Siena ExploredSeptember 8, 2017 in Italy ⋅ ⛅ 19 °C
We finally got to Siena late last evening (in the midst of a thunderstorm) having been collected at Florence railway station by their pick-up service. Hotel Executive was not quite what we expected of a “Luxury Escape” it is ok and reasonable for what we paid but nothing exceptional or a "wow deal". The Superior Room with Balcony is pretty standard and actually has a weed infested patio (as it is on the ground floor) with a view of the car park. We were advised that it was “recommended” that we not come for dinner until 8pm as there was a “big group staying”. When we presented the staff were distracted, there was one thing on the menu I could eat (promises to be a tad monotonous by day 5!!!) and the bread was stale – at least there were 2 complimentary wines pp with dinner!
Things didn’t seem much brighter this morning with reception staff being generally unhelpful and a chat over breakfast with a couple from NZ confirming our doubts as to the “Luxury” aspect of this “Escape” – Non che male (not that bad) might be closer to the truth.
Armed with what turned out to be very dodgy directions from the not helpful reception staff we headed out towards the town. Siena is a very hill place and so we were going downhill to start with. At the bottom of the hill we found a CO-OP supermarket (I do like exploring supermarkets when overseas and this was, as always, an interesting experience) and purchased a few necessities. After that we decided to find the station as the hotel staff had said we needed to go that way to the town anyway. After some faffing about we did locate the station (actually several floors underground with no real signage). We ended and found that one passes the platform access then comes up in a shopping center on the other side. From then it is about a 20 floor climb via stairs or escalators up to the town, but it is inside this strange tunnel – it was odd but at the end of it we emerged on the street way up the hill above the station.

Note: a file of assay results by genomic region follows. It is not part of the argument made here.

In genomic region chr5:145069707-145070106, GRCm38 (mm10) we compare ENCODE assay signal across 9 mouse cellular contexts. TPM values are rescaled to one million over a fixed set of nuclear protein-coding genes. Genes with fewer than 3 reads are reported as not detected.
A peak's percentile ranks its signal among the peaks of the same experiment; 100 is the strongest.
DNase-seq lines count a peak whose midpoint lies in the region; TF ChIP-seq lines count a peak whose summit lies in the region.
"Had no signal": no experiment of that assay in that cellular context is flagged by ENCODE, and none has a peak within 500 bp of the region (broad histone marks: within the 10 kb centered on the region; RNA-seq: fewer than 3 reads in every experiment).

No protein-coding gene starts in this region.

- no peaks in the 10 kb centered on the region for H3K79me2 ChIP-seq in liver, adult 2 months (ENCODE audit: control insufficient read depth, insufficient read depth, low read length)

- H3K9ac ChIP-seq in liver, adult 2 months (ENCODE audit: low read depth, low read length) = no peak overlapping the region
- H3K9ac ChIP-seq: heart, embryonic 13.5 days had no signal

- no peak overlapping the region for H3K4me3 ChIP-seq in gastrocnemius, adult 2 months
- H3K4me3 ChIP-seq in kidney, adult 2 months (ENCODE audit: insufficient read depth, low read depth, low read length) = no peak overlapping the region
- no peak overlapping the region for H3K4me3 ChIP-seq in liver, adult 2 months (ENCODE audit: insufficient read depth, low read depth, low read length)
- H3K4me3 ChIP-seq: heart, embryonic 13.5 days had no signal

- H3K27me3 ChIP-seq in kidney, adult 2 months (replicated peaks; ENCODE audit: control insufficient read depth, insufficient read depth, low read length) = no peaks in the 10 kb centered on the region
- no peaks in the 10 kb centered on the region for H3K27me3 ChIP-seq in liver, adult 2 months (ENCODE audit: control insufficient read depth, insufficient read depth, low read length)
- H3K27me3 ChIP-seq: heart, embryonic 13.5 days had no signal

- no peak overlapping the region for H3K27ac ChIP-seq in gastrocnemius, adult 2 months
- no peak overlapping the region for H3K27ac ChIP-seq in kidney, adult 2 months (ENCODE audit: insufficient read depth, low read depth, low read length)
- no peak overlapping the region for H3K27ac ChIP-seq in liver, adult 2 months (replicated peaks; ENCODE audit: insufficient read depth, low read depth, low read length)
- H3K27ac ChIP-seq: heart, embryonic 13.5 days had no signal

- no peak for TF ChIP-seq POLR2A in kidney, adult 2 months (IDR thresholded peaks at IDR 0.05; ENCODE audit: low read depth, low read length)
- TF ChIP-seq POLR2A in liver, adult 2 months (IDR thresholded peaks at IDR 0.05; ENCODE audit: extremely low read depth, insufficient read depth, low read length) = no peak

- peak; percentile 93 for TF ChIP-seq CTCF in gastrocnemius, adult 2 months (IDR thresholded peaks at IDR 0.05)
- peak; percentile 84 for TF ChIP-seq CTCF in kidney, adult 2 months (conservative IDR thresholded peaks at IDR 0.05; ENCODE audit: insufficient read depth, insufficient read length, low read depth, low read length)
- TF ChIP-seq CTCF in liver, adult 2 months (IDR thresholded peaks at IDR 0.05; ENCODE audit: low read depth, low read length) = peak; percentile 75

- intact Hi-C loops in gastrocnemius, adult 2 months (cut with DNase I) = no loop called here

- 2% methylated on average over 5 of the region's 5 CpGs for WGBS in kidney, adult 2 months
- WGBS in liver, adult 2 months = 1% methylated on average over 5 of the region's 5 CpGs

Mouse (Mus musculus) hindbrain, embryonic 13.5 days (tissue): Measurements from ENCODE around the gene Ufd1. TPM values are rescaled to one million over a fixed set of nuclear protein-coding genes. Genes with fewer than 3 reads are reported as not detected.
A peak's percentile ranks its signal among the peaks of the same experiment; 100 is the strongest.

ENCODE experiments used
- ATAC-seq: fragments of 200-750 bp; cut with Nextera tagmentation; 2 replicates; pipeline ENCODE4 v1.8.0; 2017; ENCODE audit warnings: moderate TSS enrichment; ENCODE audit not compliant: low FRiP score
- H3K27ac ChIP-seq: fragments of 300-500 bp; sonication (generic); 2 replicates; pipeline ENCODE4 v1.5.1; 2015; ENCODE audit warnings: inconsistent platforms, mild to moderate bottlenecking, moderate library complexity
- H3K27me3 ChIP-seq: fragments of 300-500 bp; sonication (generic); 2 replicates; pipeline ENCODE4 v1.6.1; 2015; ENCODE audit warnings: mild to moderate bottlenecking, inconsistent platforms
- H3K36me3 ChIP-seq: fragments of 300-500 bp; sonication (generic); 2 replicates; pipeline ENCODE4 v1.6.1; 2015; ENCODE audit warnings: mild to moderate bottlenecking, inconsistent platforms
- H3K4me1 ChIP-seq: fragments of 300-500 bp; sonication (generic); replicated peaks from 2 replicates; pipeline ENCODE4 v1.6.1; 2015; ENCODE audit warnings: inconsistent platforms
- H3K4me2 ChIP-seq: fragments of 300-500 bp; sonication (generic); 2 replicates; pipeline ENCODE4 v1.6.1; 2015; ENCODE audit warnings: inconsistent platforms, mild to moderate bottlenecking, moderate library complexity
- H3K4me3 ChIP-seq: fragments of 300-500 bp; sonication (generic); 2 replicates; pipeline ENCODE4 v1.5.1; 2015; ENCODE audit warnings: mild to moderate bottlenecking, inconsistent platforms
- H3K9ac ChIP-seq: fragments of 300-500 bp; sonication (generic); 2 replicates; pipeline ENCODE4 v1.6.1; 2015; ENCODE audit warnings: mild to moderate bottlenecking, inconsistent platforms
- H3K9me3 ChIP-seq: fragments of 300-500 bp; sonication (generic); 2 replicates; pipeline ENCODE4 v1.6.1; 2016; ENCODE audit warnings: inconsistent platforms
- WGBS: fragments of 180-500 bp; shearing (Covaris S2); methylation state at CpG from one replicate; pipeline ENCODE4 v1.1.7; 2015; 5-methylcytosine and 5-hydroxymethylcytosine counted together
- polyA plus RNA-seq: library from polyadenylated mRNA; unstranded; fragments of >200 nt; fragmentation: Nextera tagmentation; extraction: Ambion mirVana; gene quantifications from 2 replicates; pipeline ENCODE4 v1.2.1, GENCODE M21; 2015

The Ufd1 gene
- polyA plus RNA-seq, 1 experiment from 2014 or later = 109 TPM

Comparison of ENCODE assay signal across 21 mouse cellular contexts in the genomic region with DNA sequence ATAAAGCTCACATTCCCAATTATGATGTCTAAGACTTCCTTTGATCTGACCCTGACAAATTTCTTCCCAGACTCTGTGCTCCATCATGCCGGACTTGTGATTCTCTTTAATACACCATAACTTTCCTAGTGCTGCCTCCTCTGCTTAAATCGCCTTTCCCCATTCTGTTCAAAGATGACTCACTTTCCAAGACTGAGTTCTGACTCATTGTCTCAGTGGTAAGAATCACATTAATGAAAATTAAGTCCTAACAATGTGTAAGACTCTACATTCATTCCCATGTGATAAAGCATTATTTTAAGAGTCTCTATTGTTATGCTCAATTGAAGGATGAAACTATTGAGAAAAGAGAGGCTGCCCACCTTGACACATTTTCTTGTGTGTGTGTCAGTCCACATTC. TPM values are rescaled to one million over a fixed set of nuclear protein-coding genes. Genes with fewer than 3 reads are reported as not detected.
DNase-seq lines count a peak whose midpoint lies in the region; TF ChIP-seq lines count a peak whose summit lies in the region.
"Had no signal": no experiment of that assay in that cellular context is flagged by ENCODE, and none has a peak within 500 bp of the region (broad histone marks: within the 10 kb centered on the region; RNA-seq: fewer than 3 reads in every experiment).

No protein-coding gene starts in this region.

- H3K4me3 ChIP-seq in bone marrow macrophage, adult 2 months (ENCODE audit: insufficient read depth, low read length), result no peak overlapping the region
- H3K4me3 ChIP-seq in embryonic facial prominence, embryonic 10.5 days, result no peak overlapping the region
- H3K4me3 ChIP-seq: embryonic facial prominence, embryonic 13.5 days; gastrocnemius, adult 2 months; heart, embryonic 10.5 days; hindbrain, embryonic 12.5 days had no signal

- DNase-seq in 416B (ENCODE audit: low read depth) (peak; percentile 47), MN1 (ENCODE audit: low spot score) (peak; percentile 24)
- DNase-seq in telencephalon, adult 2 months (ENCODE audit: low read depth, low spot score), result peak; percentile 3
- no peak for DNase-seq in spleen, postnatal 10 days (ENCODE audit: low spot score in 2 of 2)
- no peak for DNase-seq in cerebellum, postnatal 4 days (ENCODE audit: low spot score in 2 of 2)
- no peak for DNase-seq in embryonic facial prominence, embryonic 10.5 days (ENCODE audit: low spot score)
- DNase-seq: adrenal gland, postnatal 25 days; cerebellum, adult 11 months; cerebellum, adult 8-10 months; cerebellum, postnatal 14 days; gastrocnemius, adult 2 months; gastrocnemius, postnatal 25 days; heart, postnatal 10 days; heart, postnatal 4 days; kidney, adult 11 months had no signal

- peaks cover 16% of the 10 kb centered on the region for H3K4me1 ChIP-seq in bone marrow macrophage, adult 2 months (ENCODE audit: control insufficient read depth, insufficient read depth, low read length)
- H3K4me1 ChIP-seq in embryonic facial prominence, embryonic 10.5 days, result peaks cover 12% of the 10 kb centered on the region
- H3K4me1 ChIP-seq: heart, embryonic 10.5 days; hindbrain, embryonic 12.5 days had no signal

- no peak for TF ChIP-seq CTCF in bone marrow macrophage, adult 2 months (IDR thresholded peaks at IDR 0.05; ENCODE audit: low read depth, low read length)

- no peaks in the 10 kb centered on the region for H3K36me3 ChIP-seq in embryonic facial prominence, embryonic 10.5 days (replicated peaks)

We walked down through the old town towards the “Campo” (square). Siena is clearly a tourist town and the closer we came to the square the higher the prices became – we have worked out a “Gelato index” a single Gelato cone should not be more than 1,50 Euro – at the edge of Siena they were 1,80 near the campo they peaked at 6,50!!! In the square we tried to follow the directions of the hotel staff to find out where we activated our complimentary museum pass – not the square it turned out but rather the Cathedral (similar I guess and only about 1km apart… do you sense some sarcasm there?) It was almost 1pm by this time so we sat in the Campo to eat the lunch composed of items liberated from the breakfast buffet. The Campo is massive and is a sloping piazza that has been the heart and soul of the social and civic life of Siena since the middle of the 12 century. The site was earlier a Roman and is now considered one of the most important medieval squares in all of Europe. It is also the venue for the Palio, a famous horse race and festival that is conducted at the Piazza del Campo twice a year.
After some food and some people watching we headed up to the Duomo to activate our museum pass. This was part of our accommodation package and we were not surprised to find that we had the “cheapest” one with more exclusions that inclusions – 5 museums only (not the good ones and no audio guides!!) Anyway – it is what it is! We Started off with a visit to the Cathedral which was designed and constructed between 1215 and 1263. It was designed by Nicola Pisano, a master in the Gothic style; with a striking black and white striped campanile in the Romanesque style. The cathedral is very elaborate with lots of different colour marbel and we were also able to visit the Libreria Piccolomini, with its Romanesque frescoes showing the life of Pope Pius II and 30 beautiful Renaissance choir books.
Next stop was the crypt of the cathedral – although the name would suggest that it was used for burials this was never the case – it was kind of an entry area to the cathedral and lined with frescos, however in the 14th Century it was filled with debries during an expansion of the cathedral and abandoned – it was rediscovered in 1999 during restoration works – we viewed the frescos and an installation relating the items saved from the recent earthquakes. Next stop was the battistero or bastistry – it is lined with 15th-century frescoes and centres around a hexagonal marble font by Jacopo della Quercia, decorated with bronze panels depicting the life of St John the Baptist by artists including Lorenzo Ghiberti and Donatello however as there were no explanations and we didn’t have the audio guide it was all a bit vague (although pretty)
Our final stop was the Museo dell’Opera Metropolitana which is part of the Cathedral complex and is one of the oldest private museums in Italy and was set up in 1869the best part of this visit was the bit when we got to climb so incredibly steep steps to the top for an amazing view of not just the Duomo but of Siena itself.
Pretty much all “Churched out” we decided to head back to the hotel, we wandered via the Campo (much emptier) and some lovely back lanes away from the tourist crowd – we finally got back to the hotel at about 7pm – however mindful of the … don’t come to dinner until 8pm “suggestion” we pottered around in the room and then made some “homemade spritz” before venturing to the restaurant at the prescribed time!Read more